We sang a few wor­ship songs. Some Scrip­ture was read. And then came the moment when we were expect­ed to go to the front and allow the min­is­ter to place a cross of ash­es on our foreheads. 

I don’t know where the ash­es came from. I’ve heard that church­es who observe Ash Wednes­day will often save and then burn the branch­es from the pre­vi­ous year’s Palm Sun­day — a prac­tice I find beau­ti­ful­ly poet­ic and deeply mys­te­ri­ous. I hoped my first Ash Wednes­day ash­es had that sort of back sto­ry, but I don’t know. 

What I do know is that we went for­ward, and a man I’d nev­er met before — but who had tak­en vows to shep­herd the likes of me — put his thumb to my fore­head, looked me in the eyes, and told me: Remem­ber that you are dust, and to dust you shall return.” 

I had no idea what the prop­er litur­gi­cal response should be. Thanks be to God? And also with you? Amen? What does one say to the procla­ma­tion that one is dust? I think I just nod­ded. I might have mum­bled, Okay.”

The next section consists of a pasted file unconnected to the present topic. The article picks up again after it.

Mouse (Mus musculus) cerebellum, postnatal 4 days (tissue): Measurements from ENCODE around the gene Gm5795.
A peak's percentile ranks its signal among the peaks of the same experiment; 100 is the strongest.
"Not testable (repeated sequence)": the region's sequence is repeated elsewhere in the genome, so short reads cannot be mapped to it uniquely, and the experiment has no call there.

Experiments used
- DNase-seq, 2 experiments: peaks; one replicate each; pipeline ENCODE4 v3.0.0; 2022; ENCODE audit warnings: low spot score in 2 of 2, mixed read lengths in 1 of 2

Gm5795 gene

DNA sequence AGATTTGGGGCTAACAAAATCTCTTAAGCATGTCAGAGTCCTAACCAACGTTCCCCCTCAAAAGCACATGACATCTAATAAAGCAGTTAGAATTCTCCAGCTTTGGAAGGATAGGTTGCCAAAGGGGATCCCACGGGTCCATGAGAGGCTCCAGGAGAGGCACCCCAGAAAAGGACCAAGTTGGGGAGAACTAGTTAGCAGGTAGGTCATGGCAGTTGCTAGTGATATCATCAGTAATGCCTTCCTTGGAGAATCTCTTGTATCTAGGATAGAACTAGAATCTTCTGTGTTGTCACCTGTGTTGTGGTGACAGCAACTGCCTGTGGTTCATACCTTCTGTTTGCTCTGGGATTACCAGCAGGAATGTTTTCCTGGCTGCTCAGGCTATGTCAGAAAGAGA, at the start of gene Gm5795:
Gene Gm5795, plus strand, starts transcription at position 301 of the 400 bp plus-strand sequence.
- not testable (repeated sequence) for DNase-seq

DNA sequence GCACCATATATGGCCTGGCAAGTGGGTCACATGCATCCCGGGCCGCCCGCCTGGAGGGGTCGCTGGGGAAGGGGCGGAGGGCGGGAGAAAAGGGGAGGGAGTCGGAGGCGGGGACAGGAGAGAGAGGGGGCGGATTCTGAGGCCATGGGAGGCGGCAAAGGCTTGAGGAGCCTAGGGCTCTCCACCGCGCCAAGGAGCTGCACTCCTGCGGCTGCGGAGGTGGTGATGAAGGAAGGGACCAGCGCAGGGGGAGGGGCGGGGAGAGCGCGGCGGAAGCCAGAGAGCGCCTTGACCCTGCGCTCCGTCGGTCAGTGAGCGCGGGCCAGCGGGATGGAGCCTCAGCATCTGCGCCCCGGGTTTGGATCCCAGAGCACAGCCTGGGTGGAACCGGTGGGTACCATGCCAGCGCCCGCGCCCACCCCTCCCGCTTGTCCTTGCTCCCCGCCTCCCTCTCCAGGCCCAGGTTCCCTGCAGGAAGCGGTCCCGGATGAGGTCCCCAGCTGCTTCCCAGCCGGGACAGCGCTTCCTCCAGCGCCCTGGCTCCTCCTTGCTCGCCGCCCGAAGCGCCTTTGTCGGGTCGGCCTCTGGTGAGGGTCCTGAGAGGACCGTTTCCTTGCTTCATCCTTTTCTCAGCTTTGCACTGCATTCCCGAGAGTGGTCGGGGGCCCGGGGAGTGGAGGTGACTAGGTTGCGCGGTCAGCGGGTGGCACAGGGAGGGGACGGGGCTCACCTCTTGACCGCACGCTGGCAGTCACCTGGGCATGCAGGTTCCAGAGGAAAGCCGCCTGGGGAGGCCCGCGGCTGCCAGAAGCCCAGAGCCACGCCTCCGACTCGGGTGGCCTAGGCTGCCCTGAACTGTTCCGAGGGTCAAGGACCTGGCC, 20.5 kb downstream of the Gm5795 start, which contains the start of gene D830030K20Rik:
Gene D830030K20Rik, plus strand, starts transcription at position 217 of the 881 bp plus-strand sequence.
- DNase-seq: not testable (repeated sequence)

The ser­vice wrapped up; there was still time to watch the third peri­od of the hock­ey game. We left our smudgy cross­es on our fore­heads, and when our teenagers came home and saw us, we chuck­led at their bemused mix of awe and chagrin. 

Why on earth would you go to a ser­vice just to be told you are dust?” demand­ed my daughter. 

It was only lat­er, drift­ing off to sleep, my ash­es washed off but my skin still tin­gling in a cru­ci­form pat­tern, that I real­ized the answer to my daughter’s ques­tion. For a sto­ry to real­ly mat­ter, you have to know that the stakes are high. You have to real­ize it’s life or death.

We Are But Dust 

The human sto­ry—my sto­ry—begins, of course, in Gen­e­sis, when God takes a hand­ful of dust, shapes it into a man, and brings him to life by breath­ing into his nos­trils (Gen. 2:7). One chap­ter lat­er, the first humans have already for­got­ten where they came from and attempt­ed a coup. God explains to Adam and Eve that their desire for eman­ci­pa­tion is real­ly a death wish. Cut­ting them­selves off from him is cut­ting them­selves off from the breath of life. For dust you are,” he reminds them, and to dust you will return” (Gen. 3:19).